I owe you not only my life, but a lesson; and I should be unworthy of my rank if I did not show myself grateful to my teacher. Let it be yours to choose the manner."
There was a pause, during which the carriage continued to speed through the streets, and the two men were each buried in his own reflections. The silence was broken by Colonel Geraldine.
"Your Highness," said he, "has by this time a considerable body of prisoners. There is at least one criminal among the number to whom justice should be dealt. Our oath forbids us all recourse to law; and discretion would forbid it equally if the oath were loosened. May I inquire your Highness's intention?"
"It is decided," answered Florizel; "the President must fall in duel. It only remains to choose his adversary."
"Your Highness has permitted me to name my own recompense," said the Colonel. "Will he permit me to ask the appointment of my brother? It is an honourable post, but I dare assure your Highness that the lad will acquit himself with credit."
"You ask me an ungracious favour," said the Prince, "but I must refuse you nothing."
The Colonel kissed his hand with the greatest affection; and at that moment the carriage rolled under the archway of the Prince's splendid residence.
An hour after, Florizel in his official robes, and covered with all the orders of Bohemia, received the members of the Suicide Club.
"Foolish and wicked men," said he, "as many of you as have been driven into this strait by the lack of fortune shall receive employment and remuneration from my officers. Those who suffer under a sense of guilt must have recourse to a higher and more generous Potentate than I. I feel pity for all of you, deeper than you can imagine; to-morrow you shall tell me your stories; and as you answer more frankly, I shall be the more able to remedy your misfortunes. As for you," he added, turning to the President, "I should only offend a person of your parts by any offer of assistance; but I have instead a piece of diversion to propose to you. Here," laying his hand on the shoulder of Colonel Geraldine's young brother, "is an officer of mine who desires to make a little tour upon the Continent; and I ask you, as a favour, to accompany him on this excursion. Do you," he went on, changing his tone, "do you shoot well with the pistol? Because you may have need of that accomplishment. When two men go travelling together, it is best to be prepared for all. Let me add that, if by any chance you should lose young Mr. Geraldine upon the way, I shall always have another member of my household to place at your disposal; and I am known, Mr. President, to have long eyesight, and as long an arm."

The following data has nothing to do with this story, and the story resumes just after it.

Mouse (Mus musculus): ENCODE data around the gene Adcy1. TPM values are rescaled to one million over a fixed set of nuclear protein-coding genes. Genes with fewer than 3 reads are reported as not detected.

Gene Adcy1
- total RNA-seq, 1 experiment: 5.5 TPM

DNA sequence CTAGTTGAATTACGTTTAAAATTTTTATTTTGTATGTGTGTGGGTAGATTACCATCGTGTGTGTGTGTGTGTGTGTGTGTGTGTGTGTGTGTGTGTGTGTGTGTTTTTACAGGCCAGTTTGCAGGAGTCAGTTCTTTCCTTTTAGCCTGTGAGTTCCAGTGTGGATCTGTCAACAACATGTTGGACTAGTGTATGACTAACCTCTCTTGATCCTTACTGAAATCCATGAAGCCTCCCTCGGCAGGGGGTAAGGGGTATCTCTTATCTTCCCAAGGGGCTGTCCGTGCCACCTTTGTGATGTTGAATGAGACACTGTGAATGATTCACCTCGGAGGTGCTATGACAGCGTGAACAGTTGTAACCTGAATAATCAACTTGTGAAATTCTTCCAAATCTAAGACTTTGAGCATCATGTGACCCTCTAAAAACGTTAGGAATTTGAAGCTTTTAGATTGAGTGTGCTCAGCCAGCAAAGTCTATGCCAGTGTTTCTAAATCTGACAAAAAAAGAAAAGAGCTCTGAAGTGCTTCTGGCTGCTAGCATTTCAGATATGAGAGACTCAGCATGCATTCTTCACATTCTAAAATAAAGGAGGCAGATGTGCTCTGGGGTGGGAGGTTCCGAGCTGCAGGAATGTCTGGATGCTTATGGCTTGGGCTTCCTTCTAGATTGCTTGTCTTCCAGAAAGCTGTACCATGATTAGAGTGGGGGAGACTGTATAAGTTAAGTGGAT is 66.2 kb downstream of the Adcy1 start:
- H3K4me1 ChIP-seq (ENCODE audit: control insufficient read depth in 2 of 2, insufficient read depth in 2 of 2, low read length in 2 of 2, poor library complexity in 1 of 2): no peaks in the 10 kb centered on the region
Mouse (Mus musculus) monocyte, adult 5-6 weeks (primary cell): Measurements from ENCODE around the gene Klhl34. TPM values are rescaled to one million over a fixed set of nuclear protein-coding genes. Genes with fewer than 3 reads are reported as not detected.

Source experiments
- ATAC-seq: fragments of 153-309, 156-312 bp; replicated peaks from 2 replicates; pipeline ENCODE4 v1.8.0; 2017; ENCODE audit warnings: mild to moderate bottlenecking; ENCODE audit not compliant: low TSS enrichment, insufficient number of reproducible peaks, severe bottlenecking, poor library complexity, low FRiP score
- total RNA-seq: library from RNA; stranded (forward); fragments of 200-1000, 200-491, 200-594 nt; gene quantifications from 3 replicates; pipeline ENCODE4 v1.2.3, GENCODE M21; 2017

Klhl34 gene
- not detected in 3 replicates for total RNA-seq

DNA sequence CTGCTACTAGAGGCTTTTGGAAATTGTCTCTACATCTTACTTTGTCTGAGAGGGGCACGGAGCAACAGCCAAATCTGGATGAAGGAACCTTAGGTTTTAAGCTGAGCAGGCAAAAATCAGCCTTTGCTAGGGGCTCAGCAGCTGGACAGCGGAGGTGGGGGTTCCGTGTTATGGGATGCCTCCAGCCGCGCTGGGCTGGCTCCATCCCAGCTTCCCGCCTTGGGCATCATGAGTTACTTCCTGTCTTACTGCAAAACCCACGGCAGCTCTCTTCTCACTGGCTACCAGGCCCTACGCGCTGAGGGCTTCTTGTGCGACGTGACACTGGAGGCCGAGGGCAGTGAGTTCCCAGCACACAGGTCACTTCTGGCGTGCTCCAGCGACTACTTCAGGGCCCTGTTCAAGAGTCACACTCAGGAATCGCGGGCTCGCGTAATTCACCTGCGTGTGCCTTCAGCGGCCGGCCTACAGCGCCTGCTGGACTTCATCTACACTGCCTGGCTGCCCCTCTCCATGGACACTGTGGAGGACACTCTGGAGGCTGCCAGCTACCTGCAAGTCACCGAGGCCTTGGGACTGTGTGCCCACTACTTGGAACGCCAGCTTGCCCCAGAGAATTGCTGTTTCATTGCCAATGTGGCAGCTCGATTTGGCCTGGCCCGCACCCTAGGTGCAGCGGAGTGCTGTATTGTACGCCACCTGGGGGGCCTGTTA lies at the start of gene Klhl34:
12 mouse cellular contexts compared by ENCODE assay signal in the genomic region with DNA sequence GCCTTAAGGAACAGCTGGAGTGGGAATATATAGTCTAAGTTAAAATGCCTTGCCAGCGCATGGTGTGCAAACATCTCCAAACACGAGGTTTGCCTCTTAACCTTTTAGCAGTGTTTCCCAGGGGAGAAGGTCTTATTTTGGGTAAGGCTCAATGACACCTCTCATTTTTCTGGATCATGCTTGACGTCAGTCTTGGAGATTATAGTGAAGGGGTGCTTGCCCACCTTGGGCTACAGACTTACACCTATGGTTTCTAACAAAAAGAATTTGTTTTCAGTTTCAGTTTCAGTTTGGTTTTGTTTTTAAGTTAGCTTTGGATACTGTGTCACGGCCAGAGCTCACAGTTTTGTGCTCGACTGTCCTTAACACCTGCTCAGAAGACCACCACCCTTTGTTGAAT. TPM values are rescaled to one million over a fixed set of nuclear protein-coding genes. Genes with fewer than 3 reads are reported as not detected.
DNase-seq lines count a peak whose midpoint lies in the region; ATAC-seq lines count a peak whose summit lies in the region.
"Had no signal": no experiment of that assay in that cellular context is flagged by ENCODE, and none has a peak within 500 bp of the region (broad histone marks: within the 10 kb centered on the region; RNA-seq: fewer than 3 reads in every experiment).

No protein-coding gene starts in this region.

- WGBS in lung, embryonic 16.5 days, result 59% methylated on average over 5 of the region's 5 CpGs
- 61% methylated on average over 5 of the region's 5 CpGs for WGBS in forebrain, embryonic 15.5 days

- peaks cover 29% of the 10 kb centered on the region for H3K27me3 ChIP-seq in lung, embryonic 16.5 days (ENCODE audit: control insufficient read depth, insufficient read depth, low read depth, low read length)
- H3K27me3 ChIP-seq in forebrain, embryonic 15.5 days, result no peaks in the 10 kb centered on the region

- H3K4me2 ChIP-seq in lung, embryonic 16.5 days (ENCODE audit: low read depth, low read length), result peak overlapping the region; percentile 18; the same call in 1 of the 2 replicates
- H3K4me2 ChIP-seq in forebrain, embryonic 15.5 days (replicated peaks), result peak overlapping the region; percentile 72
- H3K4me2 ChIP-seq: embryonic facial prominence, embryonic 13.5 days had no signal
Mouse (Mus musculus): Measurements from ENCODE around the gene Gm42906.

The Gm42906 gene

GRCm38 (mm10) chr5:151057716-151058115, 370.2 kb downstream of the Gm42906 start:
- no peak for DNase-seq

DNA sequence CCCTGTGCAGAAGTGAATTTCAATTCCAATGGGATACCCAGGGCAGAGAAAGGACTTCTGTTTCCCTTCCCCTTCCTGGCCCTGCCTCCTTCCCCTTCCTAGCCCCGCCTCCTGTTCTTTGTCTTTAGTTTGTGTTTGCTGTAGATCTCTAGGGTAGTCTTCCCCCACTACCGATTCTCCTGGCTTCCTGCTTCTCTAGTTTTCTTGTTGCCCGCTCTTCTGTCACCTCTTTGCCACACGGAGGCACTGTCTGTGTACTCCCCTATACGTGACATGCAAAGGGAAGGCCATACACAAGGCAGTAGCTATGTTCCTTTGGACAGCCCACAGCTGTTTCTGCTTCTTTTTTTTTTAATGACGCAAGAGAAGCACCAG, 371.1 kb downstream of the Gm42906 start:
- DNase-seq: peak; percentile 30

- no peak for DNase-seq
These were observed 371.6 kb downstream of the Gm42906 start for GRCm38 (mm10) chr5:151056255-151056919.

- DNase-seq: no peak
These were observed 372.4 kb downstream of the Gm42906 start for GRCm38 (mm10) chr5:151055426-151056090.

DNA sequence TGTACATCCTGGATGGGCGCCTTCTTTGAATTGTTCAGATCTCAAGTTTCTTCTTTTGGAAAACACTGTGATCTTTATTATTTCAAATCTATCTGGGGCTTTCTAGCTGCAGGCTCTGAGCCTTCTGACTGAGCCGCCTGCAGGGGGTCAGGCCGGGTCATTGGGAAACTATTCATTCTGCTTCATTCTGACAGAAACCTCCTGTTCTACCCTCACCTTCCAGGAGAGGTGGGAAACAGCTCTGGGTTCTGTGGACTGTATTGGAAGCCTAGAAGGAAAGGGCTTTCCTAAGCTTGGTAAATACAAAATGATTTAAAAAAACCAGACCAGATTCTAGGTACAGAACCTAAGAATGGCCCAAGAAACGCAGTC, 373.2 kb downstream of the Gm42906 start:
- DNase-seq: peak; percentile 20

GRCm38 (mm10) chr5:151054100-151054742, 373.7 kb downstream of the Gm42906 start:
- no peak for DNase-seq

With these words, said with much sternness, the Prince concluded his address. Next morning the members of the club were suitably provided for by his munificence, and the President set forth upon his travels, under the supervision of Mr. Geraldine, and a pair of faithful and adroit lackeys, well trained in the Prince's household. Not content with this, discreet agents were put in possession of the house in Box Court, and all letters or visitors for the Suicide Club or its officials were to be examined by Prince Florizel in person.
Here (says my Arabian author) ends THE STORY OF THE YOUNG MAN WITH THE CREAM TARTS, who is now a comfortable householder in Wigmore Street, Cavendish Square. The number, for obvious reasons, I suppress. Those who care to pursue the adventures of Prince Florizel and the President of the Suicide Club, may read the HISTORY OF THE PHYSICIAN AND THE SARATOGA TRUNK.
STORY OF THE PHYSICIAN AND THE SARATOGA TRUNK
MR. SILAS Q. SCUDDAMORE was a young American of a simple and harmless disposition, which was the more to his credit as he came from New England - a quarter of the New World not precisely famous for those qualities. Although he was exceedingly rich, he kept a note of all his expenses in a little paper pocket-book; and he had chosen to study the attractions of Paris from the seventh story of what is called a furnished hotel, in the Latin Quarter.